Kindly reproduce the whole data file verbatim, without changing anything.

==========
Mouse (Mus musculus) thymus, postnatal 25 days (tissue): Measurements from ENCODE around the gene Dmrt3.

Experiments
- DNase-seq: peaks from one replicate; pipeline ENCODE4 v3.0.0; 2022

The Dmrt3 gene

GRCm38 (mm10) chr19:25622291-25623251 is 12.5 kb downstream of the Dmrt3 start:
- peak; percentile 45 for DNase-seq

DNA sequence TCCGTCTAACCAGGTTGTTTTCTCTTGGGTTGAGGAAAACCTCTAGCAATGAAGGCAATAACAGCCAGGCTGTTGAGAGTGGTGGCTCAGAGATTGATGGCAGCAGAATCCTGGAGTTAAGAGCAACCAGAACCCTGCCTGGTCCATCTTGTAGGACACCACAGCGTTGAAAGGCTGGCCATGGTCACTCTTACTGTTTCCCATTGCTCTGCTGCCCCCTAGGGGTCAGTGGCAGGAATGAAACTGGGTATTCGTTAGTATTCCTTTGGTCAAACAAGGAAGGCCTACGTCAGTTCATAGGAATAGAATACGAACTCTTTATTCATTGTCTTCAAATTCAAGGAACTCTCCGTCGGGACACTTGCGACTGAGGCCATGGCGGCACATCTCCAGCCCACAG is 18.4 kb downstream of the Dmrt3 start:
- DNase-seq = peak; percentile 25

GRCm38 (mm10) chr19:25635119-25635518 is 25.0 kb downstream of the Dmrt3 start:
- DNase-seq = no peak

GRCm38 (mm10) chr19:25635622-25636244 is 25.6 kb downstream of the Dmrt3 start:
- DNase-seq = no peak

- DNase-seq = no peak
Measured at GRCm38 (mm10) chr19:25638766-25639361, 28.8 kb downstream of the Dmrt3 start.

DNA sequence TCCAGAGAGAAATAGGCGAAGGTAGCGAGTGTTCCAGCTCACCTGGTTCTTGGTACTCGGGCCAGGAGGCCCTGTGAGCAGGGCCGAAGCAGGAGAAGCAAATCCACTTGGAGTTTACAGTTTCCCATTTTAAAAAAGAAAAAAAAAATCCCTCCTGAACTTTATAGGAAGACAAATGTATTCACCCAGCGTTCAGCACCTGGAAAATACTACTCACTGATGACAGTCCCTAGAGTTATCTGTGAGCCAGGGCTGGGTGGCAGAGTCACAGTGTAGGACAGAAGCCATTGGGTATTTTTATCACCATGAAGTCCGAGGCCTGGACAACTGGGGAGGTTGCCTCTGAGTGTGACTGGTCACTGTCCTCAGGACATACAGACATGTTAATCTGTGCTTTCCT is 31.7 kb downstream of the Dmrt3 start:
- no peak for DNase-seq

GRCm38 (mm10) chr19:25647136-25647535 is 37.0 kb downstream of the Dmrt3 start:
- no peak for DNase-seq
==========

Mouse (Mus musculus) thymus, postnatal 25 days (tissue): Measurements from ENCODE around the gene Dmrt3.

Experiments
- DNase-seq: peaks from one replicate; pipeline ENCODE4 v3.0.0; 2022

The Dmrt3 gene

GRCm38 (mm10) chr19:25622291-25623251 is 12.5 kb downstream of the Dmrt3 start:
- peak; percentile 45 for DNase-seq

DNA sequence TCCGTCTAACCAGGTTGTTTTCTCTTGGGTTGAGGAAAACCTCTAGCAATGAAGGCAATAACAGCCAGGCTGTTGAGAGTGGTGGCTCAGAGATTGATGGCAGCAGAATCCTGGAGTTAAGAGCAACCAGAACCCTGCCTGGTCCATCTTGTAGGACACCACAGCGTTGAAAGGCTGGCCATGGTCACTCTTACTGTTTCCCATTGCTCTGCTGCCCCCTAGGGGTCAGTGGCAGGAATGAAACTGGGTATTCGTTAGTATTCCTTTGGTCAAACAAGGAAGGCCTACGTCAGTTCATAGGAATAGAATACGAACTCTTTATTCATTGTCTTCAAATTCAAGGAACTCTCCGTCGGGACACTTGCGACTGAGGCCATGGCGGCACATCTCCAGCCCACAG is 18.4 kb downstream of the Dmrt3 start:
- DNase-seq = peak; percentile 25

GRCm38 (mm10) chr19:25635119-25635518 is 25.0 kb downstream of the Dmrt3 start:
- DNase-seq = no peak

GRCm38 (mm10) chr19:25635622-25636244 is 25.6 kb downstream of the Dmrt3 start:
- DNase-seq = no peak

- DNase-seq = no peak
Measured at GRCm38 (mm10) chr19:25638766-25639361, 28.8 kb downstream of the Dmrt3 start.

DNA sequence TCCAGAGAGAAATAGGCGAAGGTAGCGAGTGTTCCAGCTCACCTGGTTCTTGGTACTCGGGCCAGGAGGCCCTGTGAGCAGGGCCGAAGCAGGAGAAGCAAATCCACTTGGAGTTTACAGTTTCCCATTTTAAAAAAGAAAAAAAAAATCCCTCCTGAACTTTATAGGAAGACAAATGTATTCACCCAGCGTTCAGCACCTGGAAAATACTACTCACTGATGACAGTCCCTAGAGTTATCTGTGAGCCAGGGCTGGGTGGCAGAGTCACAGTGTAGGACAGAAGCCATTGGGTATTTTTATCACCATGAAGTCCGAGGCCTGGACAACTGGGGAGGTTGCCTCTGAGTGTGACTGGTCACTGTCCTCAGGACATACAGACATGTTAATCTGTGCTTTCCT is 31.7 kb downstream of the Dmrt3 start:
- no peak for DNase-seq

GRCm38 (mm10) chr19:25647136-25647535 is 37.0 kb downstream of the Dmrt3 start:
- no peak for DNase-seq